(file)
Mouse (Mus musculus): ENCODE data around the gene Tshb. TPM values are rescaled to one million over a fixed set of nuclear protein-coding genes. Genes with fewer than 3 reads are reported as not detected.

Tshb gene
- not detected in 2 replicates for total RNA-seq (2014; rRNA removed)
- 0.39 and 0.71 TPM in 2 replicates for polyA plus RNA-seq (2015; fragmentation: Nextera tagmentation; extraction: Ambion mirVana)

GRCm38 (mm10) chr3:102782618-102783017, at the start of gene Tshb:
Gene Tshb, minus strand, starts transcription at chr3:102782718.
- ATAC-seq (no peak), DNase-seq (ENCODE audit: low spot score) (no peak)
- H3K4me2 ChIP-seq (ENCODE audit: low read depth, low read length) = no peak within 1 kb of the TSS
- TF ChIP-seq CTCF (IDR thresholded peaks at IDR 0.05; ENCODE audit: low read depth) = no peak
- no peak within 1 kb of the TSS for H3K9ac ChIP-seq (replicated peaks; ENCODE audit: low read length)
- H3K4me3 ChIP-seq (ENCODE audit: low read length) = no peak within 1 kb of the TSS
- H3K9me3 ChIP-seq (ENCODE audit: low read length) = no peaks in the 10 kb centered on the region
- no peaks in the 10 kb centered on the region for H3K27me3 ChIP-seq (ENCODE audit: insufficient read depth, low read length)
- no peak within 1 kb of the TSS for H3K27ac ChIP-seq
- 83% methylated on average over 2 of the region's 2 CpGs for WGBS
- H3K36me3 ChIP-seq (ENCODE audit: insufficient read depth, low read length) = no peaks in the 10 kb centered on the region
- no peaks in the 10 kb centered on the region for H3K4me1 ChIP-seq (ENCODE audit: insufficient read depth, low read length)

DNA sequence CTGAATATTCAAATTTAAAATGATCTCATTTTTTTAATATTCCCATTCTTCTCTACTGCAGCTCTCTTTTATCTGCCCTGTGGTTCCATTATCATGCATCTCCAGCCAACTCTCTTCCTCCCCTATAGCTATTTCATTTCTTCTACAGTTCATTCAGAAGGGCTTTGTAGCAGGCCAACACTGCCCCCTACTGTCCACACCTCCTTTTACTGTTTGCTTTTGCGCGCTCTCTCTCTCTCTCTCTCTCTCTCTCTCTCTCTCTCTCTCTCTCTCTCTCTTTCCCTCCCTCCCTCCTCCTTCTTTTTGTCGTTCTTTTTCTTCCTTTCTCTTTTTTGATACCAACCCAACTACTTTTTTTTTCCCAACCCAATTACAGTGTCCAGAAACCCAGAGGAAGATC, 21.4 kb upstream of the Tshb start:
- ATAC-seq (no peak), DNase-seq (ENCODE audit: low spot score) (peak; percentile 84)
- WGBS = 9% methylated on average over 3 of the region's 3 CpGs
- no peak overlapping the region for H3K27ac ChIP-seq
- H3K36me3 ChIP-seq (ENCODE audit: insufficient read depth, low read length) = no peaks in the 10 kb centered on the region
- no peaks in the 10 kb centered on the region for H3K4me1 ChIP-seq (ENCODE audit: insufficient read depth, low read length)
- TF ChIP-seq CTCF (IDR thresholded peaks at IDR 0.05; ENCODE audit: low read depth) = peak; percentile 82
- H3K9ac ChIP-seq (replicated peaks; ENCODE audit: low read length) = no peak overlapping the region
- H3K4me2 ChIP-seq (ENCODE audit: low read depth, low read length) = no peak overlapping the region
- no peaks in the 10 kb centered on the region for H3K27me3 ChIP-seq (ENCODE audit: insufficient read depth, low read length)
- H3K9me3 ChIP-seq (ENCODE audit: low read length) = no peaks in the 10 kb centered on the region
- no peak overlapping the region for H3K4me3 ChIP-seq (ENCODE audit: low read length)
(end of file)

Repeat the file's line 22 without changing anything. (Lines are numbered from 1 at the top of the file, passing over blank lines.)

- H3K36me3 ChIP-seq (ENCODE audit: insufficient read depth, low read length) = no peaks in the 10 kb centered on the region